Nate Silver has an interesting post arguing that Chris Christie managed to become a darling of the conservatives without being as conservative as they think he is. He "supported the assault weapons ban and opposed concealed carry laws." He "stated explicitly that global warming was real and manmade." He "stated [in 2008] that 'being in this country without proper documentation is not a crime.'” He has "no issue with same-sex couples sharing contractual rights,” i.e., civil unions, though he does oppose abortion rights and same-sex marriage. He's soft on the "ground zero" mosque (which is actually a couple of blocks away). He declined to challenge Obamacare in court. And he actually put out an Obama-friendly ad during his 2009 gubernatorial campaign.
All this really says, Silver points out, is that Christie is about as conservative as you can get away with being when you're governor of New Jersey. This is, after all, a state so liberal that you aren't even allowed to pump your own gas, lest an attendant be put out of work. But that suggests his natural rival isn't Rick Perry; it's Mitt Romney, whose problem is kind of similar. So if your reason for wanting another candidate in the race is you don't like Romney, root for Christie to get in so he and Romney can split the moderate vote and throw the nomination to Perry. But if your reason for wanting another candidate in the race is you don't like Perry, then you should root against Christie jumping in. Silver's analysis is somewhat more nuanced than my summary here, but that I think is where it takes you.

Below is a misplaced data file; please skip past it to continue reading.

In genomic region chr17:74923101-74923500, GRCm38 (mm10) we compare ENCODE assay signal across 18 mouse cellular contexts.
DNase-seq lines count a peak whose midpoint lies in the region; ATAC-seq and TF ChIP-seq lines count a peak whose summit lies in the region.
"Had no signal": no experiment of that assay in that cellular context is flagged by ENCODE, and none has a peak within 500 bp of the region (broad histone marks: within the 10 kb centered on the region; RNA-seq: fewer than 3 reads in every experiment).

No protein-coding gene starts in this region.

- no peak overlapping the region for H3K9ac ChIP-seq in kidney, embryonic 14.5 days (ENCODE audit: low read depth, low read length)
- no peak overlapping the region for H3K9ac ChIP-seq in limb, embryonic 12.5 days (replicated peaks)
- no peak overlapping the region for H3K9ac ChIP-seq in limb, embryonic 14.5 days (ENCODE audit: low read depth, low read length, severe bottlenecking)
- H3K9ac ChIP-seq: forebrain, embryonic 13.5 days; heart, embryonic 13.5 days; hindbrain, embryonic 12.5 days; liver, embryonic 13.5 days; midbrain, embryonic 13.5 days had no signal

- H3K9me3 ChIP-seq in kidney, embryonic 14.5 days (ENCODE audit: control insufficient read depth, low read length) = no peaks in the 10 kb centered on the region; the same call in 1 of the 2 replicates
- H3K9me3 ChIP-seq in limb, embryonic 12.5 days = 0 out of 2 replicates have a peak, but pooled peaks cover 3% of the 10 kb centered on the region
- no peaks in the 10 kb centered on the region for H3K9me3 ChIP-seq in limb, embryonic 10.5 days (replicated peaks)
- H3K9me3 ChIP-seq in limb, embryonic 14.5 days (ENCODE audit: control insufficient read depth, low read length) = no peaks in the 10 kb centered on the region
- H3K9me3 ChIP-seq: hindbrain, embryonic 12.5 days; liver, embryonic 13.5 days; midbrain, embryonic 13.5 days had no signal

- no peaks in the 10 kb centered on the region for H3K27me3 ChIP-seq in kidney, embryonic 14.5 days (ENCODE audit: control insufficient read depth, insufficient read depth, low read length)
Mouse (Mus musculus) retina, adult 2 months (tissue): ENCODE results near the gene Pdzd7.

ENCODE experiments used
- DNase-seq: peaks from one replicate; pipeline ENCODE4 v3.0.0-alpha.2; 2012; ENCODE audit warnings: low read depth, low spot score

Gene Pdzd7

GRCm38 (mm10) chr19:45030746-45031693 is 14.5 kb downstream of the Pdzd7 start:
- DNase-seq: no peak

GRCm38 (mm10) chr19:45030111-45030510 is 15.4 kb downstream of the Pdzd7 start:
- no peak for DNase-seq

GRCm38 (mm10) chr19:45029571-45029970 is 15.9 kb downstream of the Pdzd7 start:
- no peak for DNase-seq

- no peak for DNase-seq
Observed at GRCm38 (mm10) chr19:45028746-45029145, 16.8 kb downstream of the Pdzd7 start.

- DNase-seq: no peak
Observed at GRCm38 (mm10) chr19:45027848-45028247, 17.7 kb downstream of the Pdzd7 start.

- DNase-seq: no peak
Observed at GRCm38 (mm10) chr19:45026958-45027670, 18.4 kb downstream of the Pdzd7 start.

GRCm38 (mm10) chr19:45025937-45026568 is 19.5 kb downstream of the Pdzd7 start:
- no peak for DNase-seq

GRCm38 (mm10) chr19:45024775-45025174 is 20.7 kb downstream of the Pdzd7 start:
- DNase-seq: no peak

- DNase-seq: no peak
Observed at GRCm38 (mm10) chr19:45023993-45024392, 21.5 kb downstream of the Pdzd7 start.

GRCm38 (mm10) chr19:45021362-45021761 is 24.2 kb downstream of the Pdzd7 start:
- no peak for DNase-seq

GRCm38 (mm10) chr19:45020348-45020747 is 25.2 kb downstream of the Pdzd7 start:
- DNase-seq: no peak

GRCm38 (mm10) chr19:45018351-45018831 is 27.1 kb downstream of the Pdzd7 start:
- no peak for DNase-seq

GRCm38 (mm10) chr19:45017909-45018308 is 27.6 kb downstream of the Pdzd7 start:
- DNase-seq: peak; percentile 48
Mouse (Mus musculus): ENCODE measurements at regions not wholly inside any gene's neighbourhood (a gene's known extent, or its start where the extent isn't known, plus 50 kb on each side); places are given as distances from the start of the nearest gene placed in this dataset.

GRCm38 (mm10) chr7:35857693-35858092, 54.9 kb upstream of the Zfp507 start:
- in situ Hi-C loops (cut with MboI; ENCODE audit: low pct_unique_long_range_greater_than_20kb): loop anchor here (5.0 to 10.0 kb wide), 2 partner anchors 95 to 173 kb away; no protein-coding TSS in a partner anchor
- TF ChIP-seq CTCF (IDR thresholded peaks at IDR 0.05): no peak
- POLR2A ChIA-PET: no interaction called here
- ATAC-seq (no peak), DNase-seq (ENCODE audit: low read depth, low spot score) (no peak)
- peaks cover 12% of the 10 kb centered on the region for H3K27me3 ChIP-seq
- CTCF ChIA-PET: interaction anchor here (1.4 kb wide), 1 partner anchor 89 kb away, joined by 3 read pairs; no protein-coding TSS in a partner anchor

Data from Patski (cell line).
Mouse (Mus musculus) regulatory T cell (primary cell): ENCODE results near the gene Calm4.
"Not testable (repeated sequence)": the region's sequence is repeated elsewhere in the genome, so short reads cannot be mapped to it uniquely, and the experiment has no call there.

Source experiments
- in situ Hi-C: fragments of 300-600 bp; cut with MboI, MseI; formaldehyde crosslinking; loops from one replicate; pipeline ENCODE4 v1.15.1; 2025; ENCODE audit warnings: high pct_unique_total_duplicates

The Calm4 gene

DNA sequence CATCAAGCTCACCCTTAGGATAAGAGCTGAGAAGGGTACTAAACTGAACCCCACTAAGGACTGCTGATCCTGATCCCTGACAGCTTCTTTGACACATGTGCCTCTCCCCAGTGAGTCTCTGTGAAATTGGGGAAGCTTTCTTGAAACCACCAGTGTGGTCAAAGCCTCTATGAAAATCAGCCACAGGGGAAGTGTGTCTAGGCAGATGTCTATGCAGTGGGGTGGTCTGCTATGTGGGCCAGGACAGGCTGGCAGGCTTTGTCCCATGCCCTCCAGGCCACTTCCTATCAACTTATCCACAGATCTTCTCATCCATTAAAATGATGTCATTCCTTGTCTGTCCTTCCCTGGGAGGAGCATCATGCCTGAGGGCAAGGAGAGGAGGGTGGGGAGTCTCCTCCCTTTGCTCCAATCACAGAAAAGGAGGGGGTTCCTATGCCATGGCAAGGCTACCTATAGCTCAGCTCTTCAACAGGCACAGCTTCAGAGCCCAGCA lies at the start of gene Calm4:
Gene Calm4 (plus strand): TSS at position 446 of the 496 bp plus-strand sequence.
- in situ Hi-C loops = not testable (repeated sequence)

Update. Dan Amira says the same thing on New York magazine's Web site ("Five Things Republican Voters Would Hate About Chris Christie"). At Mother Jones's Web site, Kevin Drum is sold. But the Weekly Standard still seems pretty excited about a Christie run. All this speculation seems to have worked wonders on Christie's in-state favorability rating.